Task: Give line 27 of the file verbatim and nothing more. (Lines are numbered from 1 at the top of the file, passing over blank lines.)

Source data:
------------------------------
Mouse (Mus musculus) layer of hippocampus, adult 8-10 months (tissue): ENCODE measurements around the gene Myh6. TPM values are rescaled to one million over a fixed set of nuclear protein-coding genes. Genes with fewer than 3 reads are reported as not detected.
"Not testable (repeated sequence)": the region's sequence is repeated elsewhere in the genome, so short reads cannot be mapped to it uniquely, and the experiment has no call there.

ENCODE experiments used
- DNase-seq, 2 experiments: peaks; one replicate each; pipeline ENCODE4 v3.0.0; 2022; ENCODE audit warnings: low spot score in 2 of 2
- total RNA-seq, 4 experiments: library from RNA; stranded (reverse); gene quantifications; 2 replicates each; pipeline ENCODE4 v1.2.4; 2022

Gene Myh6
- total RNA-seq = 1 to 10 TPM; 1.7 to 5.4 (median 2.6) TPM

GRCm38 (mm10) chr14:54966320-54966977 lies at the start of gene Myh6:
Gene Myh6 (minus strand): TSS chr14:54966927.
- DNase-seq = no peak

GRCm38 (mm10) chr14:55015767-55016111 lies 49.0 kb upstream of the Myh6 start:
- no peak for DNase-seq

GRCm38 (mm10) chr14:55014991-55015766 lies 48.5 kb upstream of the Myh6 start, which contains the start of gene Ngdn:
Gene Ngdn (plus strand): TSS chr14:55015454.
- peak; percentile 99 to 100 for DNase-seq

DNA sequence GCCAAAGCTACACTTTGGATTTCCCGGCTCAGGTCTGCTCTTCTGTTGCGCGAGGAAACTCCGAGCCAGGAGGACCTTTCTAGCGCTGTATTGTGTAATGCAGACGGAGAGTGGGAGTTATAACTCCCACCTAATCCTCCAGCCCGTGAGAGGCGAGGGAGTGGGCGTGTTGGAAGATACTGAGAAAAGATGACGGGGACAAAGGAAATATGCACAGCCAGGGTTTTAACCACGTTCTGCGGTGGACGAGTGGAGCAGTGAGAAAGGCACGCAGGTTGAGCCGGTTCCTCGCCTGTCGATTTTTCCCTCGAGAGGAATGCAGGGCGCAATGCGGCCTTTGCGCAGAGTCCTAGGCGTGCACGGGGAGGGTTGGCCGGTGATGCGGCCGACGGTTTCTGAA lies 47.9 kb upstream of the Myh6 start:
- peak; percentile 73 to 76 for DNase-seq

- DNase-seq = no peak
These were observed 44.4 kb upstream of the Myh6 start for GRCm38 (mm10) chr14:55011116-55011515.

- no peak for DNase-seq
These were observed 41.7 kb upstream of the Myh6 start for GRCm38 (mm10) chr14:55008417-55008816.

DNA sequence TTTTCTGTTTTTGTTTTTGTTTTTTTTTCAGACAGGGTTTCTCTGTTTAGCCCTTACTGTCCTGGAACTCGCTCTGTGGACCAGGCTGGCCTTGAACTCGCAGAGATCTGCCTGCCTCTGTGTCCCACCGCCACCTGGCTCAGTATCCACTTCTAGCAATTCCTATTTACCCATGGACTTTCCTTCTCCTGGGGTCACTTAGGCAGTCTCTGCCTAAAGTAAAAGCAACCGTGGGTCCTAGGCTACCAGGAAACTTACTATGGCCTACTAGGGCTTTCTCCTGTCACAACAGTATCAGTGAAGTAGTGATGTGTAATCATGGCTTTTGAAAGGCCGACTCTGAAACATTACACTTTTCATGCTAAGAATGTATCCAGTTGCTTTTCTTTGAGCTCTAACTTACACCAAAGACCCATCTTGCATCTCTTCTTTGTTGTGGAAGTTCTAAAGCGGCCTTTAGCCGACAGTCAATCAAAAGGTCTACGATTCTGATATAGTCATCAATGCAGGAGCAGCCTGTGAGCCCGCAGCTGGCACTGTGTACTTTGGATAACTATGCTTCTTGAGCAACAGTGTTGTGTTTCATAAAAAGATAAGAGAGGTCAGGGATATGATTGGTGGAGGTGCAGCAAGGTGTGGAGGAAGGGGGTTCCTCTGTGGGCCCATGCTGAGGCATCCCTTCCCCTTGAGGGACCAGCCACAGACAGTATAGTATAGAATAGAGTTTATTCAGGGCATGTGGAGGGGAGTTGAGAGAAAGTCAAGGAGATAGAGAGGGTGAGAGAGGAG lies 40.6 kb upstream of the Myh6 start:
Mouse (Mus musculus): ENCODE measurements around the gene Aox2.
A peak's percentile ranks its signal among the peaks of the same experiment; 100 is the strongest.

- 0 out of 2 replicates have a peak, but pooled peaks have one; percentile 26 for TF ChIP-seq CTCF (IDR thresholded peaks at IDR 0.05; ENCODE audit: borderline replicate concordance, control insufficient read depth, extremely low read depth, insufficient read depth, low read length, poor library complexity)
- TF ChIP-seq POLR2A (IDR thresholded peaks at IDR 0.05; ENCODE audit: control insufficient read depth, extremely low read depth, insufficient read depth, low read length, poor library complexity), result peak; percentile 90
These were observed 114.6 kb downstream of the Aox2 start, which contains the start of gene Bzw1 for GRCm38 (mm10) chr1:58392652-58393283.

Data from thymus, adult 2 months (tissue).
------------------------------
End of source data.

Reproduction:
These were observed 114.6 kb downstream of the Aox2 start, which contains the start of gene Bzw1 for GRCm38 (mm10) chr1:58392652-58393283.